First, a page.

The satisfaction from overlapping these two degrees holds big appeal for nurses and lawyers who want to use their knowledge to bring about the most impact. If this interests you, a career as a nurse attorney might be a great option.

Careers Stemming from an Education in Health Care Policy

Careers Stemming from an Education in Health Care Policy

In 1996, two game-changing pieces of health care legislation had the attention of the industry. The Health Insurance Portability and Accountability Act (HIPAA) was being enacted, and the Balanced Budget Act (BBA) was being debated. Nurse leaders crowded into public hearing rooms to try to understand the potential ramifications of HIPAA and to protest the challenges they foresaw if the BBA’s provisions were enacted. Many nurses watched in dismay, feeling like victims of federal policy-making engines. Some tried to learn more about political action in an effort to save their businesses and help their patients. Out of that experience, and others that followed, political activism started growing among nurses. Nurse professionals learned that if they weren’t more involved in influencing health care policy decisions, then they would have to live with the results.
We are in the midst of another dramatic upheaval in health care regulation, with most of the provisions required by the Affordable Care Act going into effect between now and 2014. Instead of being victims of the process, nurses are at the table more than ever before, and our involvement is making a difference. By fighting in the political arena for safe, high-quality health care, we give our patients a voice and function as true patient advocates at and beyond the bedside.
In addition, a growing number of nurses are finding that involvement in health care policy leads to new and exciting careers that didn’t seem possible just a few years ago. A new nursing specialty in health care policy is evolving and expanding. If the thought of making a real difference in the world gets your heart racing, healthcare policy nursing might be the career path for you.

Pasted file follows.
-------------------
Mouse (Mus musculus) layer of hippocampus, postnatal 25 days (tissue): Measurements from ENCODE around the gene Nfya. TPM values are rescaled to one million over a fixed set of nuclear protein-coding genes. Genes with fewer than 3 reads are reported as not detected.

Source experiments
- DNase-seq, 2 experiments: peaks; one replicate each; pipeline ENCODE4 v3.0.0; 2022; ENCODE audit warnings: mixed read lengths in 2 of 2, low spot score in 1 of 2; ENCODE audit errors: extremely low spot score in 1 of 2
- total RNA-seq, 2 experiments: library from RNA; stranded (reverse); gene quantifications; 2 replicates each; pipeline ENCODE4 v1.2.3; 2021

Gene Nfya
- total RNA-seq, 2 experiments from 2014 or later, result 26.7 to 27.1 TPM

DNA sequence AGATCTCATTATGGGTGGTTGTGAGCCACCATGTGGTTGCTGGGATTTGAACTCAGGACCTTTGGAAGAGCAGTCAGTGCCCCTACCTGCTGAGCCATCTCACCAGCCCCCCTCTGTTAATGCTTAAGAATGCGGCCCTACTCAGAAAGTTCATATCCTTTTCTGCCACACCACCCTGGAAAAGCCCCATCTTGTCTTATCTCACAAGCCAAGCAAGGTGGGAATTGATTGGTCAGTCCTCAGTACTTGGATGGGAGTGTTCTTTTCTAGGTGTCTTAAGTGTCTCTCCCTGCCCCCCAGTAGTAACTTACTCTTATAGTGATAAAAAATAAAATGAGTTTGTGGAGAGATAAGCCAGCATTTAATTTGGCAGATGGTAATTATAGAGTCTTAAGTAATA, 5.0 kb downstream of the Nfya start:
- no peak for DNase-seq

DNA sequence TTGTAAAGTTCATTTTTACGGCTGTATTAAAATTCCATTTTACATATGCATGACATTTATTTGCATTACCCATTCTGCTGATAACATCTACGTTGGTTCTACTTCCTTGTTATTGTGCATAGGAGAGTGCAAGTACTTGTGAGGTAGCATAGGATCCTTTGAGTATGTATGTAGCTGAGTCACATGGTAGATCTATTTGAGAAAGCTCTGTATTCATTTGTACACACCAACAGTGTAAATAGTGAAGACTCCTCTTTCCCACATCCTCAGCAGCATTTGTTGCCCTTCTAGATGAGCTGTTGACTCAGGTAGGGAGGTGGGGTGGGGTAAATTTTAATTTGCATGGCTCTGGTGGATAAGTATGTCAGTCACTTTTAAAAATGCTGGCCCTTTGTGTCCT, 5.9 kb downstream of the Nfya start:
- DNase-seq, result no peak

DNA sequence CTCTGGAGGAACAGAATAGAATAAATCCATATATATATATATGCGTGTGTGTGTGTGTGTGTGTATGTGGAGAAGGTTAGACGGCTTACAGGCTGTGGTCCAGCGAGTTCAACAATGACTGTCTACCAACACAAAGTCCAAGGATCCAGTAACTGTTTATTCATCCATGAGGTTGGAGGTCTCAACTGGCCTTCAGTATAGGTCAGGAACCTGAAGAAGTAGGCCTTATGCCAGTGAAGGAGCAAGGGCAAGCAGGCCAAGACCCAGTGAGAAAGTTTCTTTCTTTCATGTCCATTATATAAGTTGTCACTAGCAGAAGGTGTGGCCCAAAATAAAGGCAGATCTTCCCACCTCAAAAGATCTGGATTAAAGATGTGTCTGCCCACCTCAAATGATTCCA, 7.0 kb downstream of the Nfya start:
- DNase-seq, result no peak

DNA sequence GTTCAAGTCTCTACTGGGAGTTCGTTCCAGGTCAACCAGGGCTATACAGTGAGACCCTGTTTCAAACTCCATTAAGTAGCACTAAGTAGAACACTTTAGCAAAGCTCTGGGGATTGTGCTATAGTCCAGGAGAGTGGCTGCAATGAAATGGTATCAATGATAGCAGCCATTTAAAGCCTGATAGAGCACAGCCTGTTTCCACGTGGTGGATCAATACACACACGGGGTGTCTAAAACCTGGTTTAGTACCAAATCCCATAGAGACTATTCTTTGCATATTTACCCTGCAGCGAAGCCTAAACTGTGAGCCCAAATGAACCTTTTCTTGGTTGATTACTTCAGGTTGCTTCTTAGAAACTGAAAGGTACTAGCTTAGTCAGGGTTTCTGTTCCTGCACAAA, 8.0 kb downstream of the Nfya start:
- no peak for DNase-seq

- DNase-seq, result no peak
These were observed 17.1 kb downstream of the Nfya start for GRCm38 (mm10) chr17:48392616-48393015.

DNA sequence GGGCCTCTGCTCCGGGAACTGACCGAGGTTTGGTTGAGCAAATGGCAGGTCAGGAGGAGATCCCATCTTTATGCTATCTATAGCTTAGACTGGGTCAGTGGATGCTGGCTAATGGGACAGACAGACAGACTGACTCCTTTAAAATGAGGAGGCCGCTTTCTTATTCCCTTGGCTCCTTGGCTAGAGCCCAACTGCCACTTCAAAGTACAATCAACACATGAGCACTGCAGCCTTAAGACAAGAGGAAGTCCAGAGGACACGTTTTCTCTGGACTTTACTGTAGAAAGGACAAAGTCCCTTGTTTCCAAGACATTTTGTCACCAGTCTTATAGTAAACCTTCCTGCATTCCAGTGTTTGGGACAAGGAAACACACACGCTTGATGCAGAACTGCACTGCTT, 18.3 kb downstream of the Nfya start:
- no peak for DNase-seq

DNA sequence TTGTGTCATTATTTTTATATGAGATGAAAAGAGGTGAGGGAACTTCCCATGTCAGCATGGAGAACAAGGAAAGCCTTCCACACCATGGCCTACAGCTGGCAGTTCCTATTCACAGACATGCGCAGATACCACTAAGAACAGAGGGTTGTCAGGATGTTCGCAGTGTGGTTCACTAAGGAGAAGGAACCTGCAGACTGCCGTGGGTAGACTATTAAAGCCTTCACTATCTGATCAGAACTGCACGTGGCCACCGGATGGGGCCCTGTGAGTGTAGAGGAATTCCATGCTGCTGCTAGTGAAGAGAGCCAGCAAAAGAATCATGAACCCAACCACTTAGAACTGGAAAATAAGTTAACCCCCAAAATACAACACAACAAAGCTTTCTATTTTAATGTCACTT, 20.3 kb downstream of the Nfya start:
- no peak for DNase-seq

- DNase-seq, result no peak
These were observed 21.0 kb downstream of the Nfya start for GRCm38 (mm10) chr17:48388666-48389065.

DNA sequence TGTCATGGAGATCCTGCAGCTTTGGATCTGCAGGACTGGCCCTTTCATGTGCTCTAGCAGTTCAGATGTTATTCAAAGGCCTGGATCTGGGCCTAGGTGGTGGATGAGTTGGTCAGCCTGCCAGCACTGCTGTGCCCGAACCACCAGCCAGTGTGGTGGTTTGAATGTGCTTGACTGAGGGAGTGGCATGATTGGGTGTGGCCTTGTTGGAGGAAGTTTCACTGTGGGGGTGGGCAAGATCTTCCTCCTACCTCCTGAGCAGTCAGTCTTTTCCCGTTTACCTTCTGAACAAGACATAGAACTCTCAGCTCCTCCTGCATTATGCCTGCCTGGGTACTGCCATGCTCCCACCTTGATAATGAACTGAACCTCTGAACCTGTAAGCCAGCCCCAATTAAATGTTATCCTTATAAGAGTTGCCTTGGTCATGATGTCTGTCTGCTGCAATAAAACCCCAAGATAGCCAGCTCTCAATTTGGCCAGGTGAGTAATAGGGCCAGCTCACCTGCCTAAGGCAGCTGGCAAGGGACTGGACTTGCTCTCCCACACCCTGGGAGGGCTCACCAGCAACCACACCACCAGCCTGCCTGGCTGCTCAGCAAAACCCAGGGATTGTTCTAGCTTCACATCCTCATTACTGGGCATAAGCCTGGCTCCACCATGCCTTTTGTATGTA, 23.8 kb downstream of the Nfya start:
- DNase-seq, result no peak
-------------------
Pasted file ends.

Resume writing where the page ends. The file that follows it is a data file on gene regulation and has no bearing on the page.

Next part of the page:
What Does It Take to be a Successful Health Care Policy Nurse?
The most important trait of a nurse in the health care policy arena is a desire to make a real difference. If you believe that health care around the world can be improved, and you want to help make that happen, then you can learn the rest of what you need to know. Other favorable characteristics include:
  1. Willingness to engage in negotiation and the give-and-take of debate
  2. Persistence in researching the facts of a situation and maintaining a long-term commitment to policy developments
  3. Listening skills to help you understand the agendas of various stakeholders
  4. Communication ability to help you educate others on the issues
  5. Organizational skills to help you stay on top of multiple initiatives
What Paths Can I Take to Become a Health Care Policy Nurse?